Many universities offer calculators based on their tuition rates. This calculator from the University of Chicago takes 10 minutes to complete and tells students their estimated college costs.
The Cost of College Loans
The cost of college is more than most students can pay out of pocket even at an affordable college. Today, around 70% of undergraduates take out loans to cover college costs. But before borrowing money to pay for college, students should understand the types of loans available, how to calculate their financial need, and how much they need to repay after graduation.
What Kinds of Loans are Available?
Federal student loans offer the lowest interest rates and best repayment options. As a result, borrowers should first exhaust their federal loans before considering private loans.
The federal student aid program offers several types of loans. Direct subsidized and unsubsidized loans help borrowers cover the cost of college. Undergraduates who meet financial need requirements can take out subsidized loans. The federal government pays interest on subsidized loans while the student completes their degree. Undergraduate and graduate students can take out unsubsidized loans, which offer a grace period for repaying interest. However, interest continues to accumulate while the borrower attends school.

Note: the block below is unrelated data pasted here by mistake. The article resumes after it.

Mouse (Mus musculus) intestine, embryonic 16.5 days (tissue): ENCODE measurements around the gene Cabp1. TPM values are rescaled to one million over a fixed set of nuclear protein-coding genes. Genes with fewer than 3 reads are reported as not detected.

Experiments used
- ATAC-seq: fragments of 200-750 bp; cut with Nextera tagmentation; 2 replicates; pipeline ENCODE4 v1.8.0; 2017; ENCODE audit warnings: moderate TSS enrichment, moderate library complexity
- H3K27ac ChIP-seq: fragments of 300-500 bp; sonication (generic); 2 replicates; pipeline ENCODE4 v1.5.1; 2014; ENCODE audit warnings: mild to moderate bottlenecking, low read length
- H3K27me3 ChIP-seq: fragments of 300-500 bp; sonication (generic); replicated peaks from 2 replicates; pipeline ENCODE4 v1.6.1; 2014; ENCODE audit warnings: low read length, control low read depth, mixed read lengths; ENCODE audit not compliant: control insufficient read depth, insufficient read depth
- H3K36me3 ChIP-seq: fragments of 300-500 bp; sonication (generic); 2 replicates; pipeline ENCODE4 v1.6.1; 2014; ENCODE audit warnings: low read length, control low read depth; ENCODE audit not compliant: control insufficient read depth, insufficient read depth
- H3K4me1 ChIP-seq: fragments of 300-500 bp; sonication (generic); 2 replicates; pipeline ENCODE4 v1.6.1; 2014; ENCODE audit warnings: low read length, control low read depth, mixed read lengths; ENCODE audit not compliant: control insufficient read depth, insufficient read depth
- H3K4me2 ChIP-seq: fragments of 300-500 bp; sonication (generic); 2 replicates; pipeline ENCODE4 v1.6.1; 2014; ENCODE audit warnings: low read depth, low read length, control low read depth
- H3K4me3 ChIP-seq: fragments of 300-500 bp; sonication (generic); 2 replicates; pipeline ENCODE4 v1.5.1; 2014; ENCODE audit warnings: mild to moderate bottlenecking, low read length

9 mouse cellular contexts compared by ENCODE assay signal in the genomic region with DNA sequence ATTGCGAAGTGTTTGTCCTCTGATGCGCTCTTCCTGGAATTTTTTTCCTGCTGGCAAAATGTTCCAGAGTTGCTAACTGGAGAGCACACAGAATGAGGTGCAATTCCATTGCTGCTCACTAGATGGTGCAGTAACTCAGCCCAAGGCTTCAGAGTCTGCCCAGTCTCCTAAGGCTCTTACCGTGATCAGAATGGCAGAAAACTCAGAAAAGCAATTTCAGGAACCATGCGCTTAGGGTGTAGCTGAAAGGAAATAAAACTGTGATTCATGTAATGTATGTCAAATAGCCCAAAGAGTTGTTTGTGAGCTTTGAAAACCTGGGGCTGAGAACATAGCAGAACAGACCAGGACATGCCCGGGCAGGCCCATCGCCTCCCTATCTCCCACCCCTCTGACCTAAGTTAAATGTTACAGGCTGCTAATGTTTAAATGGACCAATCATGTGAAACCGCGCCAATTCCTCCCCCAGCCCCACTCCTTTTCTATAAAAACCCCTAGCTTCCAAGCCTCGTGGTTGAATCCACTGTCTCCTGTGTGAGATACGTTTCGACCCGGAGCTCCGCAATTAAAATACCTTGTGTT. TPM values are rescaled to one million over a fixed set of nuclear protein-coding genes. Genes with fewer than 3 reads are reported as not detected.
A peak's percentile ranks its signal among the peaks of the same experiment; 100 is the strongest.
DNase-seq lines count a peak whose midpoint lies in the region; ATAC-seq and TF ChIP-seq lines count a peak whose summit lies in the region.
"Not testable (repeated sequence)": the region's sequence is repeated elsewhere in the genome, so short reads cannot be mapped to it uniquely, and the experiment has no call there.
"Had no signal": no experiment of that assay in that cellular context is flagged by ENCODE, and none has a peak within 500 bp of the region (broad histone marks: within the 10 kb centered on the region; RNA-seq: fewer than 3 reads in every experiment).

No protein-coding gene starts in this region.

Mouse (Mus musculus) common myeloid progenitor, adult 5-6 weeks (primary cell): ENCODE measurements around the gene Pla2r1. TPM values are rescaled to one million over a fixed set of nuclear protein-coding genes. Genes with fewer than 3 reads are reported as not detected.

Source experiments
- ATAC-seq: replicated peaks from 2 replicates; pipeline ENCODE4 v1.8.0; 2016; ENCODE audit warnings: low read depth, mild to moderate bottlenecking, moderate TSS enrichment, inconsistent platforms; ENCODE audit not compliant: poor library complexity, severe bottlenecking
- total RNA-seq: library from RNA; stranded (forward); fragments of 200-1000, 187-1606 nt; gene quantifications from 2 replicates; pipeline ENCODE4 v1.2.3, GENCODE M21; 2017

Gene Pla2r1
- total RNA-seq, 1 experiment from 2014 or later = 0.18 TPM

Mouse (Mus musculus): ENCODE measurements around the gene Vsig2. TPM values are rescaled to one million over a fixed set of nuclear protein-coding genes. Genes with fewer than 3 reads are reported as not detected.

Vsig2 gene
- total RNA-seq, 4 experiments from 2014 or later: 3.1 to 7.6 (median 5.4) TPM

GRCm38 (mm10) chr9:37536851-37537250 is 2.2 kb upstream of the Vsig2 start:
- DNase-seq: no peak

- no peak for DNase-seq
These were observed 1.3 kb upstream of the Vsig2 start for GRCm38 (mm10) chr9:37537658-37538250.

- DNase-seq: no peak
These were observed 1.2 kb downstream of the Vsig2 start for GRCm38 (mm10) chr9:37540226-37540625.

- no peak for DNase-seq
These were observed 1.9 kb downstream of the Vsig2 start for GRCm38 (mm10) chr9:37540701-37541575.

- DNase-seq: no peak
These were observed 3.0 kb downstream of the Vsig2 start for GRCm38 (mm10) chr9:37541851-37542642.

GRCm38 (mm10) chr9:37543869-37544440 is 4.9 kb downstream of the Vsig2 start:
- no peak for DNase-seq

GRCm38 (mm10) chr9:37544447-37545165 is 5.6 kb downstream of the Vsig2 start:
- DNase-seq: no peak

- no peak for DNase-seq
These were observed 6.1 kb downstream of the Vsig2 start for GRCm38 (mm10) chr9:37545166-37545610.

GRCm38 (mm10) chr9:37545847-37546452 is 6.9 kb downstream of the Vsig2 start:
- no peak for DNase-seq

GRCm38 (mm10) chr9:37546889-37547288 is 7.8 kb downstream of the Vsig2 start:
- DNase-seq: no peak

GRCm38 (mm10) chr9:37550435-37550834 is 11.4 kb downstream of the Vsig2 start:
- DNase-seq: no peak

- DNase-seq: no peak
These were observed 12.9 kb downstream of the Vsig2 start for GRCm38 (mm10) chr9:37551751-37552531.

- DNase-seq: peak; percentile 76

Parents and graduate students can take out Direct PLUS Loans to pay for college. Unlike direct subsidized and unsubsidized loans, Direct PLUS Loans require a credit check. The Federal Perkins Loan program offered low-interest loans to students who demonstrated financial need. However, the program ended in 2018, so students can no longer take out Perkins loans.